Bohemond, the giant from Apulia, leads the armies of Christ eastward. But is it for God or his own glory for which he fights?
“[The story of the Norman Hugues Bunel and how he joined the First Crusade]: At that time, Hugues Bunel, son of Robert of la Roche Mabille, a most experienced soldier, came to the duke of Normandy and faithfully offered him his service as his natural lord; being well received by the duke he gave great assistance to the men besieging Jerusalem both by his counsel and in battle. Long before in Normandy this man had hacked off the head of the Countess Mabel, because she had taken away his paternal inheritance by force. Because of the terrible crime he had committed, the knight Hugues fled with his brothers Rodolphe, Richard and Joscelin to Apulia and from there to Sicily; subsequently he withdrew to the Emperor Alexius in Greece, but he was never able to remain safely for long in any one place. For Guillaume the Bastard, King of England, and all Mabel’s children sent out emissaries all over the world to seek him out, and promised rewards and gifts to any spies who could kill the exiled assassin in whatever land they might find him. So the brave Hugues, fearing the king’s strong hand and long arm, left the Latin world and, distrusting the Christian peoples, lived among the Saracens. For twenty years he studied their customs and language. Therefore, when he was received by the duke of Normandy [Robert Curthose] he was able to do his countrymen great service, by explaining to them the habits of the pagans and their deceitful stratagems and the tricks they practiced against the faithful.”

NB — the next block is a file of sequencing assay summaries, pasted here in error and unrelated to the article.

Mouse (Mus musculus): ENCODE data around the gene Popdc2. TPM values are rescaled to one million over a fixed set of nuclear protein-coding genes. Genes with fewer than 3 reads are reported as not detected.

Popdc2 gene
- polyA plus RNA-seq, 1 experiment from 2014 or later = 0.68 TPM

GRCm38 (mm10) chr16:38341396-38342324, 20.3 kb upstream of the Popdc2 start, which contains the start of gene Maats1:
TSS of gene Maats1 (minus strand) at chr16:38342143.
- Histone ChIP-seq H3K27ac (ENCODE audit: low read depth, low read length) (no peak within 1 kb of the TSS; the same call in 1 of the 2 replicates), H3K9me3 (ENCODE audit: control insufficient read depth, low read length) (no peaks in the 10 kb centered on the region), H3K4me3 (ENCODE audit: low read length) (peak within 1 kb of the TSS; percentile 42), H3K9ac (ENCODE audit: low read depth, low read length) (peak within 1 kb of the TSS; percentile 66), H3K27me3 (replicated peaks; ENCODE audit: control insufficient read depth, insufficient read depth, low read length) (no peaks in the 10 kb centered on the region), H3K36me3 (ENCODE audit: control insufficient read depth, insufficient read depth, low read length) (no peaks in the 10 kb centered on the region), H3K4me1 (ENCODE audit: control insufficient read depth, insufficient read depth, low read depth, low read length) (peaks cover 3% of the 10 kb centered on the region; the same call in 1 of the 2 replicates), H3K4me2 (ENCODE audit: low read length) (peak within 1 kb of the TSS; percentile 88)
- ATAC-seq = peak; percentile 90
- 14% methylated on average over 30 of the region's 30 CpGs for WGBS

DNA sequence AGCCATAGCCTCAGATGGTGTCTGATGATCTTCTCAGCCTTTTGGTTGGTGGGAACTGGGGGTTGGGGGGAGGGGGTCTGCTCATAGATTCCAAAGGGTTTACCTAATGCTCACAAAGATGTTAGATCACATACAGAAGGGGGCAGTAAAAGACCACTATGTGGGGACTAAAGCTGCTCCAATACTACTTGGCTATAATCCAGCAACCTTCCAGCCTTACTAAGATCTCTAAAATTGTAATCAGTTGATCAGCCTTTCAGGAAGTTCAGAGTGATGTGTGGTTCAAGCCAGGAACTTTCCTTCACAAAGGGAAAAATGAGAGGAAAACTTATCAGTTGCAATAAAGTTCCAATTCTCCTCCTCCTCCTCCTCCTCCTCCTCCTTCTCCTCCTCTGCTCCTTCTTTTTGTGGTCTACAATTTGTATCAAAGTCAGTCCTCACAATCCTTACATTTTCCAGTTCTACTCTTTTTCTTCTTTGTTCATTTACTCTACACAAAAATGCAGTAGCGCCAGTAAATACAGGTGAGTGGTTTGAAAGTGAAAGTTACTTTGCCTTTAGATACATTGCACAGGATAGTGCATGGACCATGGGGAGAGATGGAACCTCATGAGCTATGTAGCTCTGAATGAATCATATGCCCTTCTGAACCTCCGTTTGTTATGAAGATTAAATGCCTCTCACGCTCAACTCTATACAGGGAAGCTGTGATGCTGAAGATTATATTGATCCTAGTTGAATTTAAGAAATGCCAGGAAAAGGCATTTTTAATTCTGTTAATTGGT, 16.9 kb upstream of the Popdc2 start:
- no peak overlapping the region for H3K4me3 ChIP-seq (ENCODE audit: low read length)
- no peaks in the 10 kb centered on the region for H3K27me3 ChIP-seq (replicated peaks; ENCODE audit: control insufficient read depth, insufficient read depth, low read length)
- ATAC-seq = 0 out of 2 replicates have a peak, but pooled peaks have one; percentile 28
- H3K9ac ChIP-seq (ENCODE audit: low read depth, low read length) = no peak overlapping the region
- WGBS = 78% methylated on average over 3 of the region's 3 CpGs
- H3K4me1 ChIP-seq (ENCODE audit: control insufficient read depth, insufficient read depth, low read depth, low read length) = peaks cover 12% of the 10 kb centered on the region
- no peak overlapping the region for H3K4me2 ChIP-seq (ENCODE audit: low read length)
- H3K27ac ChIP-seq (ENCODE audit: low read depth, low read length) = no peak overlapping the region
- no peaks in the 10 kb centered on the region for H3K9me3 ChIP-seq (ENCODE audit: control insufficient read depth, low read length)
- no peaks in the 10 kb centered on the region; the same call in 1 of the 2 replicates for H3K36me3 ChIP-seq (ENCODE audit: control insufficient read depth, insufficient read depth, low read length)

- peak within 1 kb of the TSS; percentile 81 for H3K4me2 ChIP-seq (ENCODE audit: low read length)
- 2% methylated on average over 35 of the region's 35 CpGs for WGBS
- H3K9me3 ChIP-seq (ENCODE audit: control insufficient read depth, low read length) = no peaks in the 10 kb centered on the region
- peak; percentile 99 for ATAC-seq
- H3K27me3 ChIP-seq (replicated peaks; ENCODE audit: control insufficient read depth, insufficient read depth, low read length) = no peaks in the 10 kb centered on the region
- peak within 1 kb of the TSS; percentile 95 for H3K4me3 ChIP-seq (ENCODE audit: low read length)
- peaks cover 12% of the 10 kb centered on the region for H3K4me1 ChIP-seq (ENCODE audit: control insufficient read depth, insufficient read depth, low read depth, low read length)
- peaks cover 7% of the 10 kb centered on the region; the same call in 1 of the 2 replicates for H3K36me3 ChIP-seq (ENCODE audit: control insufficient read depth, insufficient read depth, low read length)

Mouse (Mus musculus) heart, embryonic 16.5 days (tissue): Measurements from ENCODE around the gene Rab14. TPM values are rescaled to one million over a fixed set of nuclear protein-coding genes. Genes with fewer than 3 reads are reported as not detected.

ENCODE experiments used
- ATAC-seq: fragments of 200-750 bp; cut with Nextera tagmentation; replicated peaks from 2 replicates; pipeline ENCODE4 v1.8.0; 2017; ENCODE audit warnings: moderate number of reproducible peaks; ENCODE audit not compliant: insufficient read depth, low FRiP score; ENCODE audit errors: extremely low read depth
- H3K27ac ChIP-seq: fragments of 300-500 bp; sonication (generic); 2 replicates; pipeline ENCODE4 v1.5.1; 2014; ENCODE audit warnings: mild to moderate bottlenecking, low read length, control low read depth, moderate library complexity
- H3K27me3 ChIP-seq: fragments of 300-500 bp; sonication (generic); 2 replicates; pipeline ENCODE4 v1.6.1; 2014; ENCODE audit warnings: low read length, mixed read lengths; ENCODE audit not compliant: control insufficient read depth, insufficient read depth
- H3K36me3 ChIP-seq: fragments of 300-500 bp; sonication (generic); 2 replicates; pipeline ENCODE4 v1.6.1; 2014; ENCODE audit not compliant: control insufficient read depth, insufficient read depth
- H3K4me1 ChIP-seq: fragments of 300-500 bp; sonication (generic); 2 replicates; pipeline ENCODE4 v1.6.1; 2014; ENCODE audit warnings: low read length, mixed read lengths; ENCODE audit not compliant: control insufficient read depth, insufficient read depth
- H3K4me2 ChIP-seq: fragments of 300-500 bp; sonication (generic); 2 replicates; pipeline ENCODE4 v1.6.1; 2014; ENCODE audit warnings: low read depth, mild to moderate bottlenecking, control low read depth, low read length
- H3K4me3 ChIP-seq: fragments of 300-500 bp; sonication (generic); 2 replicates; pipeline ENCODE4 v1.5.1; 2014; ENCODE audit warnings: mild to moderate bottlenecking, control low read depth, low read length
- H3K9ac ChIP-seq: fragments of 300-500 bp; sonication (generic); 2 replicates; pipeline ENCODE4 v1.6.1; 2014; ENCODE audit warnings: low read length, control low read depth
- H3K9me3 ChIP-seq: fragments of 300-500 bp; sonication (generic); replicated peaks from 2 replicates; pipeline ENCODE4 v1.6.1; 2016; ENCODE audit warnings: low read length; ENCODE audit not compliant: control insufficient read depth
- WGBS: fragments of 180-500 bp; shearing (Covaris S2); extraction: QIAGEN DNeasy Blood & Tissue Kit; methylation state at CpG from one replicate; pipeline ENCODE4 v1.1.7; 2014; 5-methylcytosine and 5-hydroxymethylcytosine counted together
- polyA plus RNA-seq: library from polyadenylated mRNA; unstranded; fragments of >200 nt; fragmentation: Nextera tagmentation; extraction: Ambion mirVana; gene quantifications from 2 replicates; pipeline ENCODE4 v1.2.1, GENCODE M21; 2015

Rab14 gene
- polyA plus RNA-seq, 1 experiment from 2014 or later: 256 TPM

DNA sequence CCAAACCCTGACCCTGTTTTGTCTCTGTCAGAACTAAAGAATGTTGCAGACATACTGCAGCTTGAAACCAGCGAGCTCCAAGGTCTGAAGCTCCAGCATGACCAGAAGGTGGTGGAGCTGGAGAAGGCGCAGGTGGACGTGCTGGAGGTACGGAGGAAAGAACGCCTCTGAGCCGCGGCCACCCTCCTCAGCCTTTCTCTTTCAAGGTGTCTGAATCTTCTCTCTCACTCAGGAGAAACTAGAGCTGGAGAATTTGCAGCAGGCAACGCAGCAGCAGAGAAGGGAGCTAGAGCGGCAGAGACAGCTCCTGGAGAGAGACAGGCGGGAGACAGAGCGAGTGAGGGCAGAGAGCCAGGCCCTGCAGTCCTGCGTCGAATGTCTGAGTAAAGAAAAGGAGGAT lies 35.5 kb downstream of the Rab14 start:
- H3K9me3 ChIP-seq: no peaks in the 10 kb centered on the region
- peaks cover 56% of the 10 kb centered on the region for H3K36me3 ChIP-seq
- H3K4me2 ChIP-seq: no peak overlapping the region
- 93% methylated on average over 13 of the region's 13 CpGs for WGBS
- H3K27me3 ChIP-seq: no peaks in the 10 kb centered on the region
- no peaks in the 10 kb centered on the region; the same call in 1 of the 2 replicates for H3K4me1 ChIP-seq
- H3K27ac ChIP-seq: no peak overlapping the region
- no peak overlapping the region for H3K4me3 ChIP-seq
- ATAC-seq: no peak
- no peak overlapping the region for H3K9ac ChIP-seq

-Orderic Vitalis, Ecclesiastical History